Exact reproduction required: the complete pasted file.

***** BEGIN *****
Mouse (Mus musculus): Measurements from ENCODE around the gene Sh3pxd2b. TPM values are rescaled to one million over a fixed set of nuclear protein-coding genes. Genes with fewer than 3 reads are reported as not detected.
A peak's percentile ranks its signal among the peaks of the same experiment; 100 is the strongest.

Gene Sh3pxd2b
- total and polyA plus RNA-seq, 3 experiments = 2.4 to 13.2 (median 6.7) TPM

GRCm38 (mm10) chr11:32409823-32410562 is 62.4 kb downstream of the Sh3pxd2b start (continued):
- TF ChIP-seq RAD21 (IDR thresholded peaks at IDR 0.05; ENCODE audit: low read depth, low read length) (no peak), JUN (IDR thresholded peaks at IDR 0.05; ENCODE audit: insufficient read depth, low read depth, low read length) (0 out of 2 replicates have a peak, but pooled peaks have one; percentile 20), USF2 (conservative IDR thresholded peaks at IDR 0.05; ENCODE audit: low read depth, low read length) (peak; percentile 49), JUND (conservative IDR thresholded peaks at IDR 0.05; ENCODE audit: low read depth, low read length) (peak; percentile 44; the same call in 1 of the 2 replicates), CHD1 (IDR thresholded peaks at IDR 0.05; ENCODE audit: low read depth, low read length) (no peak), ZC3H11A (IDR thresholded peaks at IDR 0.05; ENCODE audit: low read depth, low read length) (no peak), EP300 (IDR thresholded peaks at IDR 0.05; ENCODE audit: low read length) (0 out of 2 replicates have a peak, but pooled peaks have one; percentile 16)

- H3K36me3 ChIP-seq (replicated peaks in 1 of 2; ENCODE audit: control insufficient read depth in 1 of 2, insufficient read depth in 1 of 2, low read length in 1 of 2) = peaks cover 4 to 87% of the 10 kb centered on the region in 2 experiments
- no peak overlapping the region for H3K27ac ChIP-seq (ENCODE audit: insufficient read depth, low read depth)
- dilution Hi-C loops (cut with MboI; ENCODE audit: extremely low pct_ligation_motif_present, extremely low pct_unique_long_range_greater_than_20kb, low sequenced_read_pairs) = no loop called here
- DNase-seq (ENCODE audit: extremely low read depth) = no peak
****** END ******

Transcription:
Mouse (Mus musculus): Measurements from ENCODE around the gene Sh3pxd2b. TPM values are rescaled to one million over a fixed set of nuclear protein-coding genes. Genes with fewer than 3 reads are reported as not detected.
A peak's percentile ranks its signal among the peaks of the same experiment; 100 is the strongest.

Gene Sh3pxd2b
- total and polyA plus RNA-seq, 3 experiments = 2.4 to 13.2 (median 6.7) TPM

GRCm38 (mm10) chr11:32409823-32410562 is 62.4 kb downstream of the Sh3pxd2b start (continued):
- TF ChIP-seq RAD21 (IDR thresholded peaks at IDR 0.05; ENCODE audit: low read depth, low read length) (no peak), JUN (IDR thresholded peaks at IDR 0.05; ENCODE audit: insufficient read depth, low read depth, low read length) (0 out of 2 replicates have a peak, but pooled peaks have one; percentile 20), USF2 (conservative IDR thresholded peaks at IDR 0.05; ENCODE audit: low read depth, low read length) (peak; percentile 49), JUND (conservative IDR thresholded peaks at IDR 0.05; ENCODE audit: low read depth, low read length) (peak; percentile 44; the same call in 1 of the 2 replicates), CHD1 (IDR thresholded peaks at IDR 0.05; ENCODE audit: low read depth, low read length) (no peak), ZC3H11A (IDR thresholded peaks at IDR 0.05; ENCODE audit: low read depth, low read length) (no peak), EP300 (IDR thresholded peaks at IDR 0.05; ENCODE audit: low read length) (0 out of 2 replicates have a peak, but pooled peaks have one; percentile 16)

- H3K36me3 ChIP-seq (replicated peaks in 1 of 2; ENCODE audit: control insufficient read depth in 1 of 2, insufficient read depth in 1 of 2, low read length in 1 of 2) = peaks cover 4 to 87% of the 10 kb centered on the region in 2 experiments
- no peak overlapping the region for H3K27ac ChIP-seq (ENCODE audit: insufficient read depth, low read depth)
- dilution Hi-C loops (cut with MboI; ENCODE audit: extremely low pct_ligation_motif_present, extremely low pct_unique_long_range_greater_than_20kb, low sequenced_read_pairs) = no loop called here
- DNase-seq (ENCODE audit: extremely low read depth) = no peak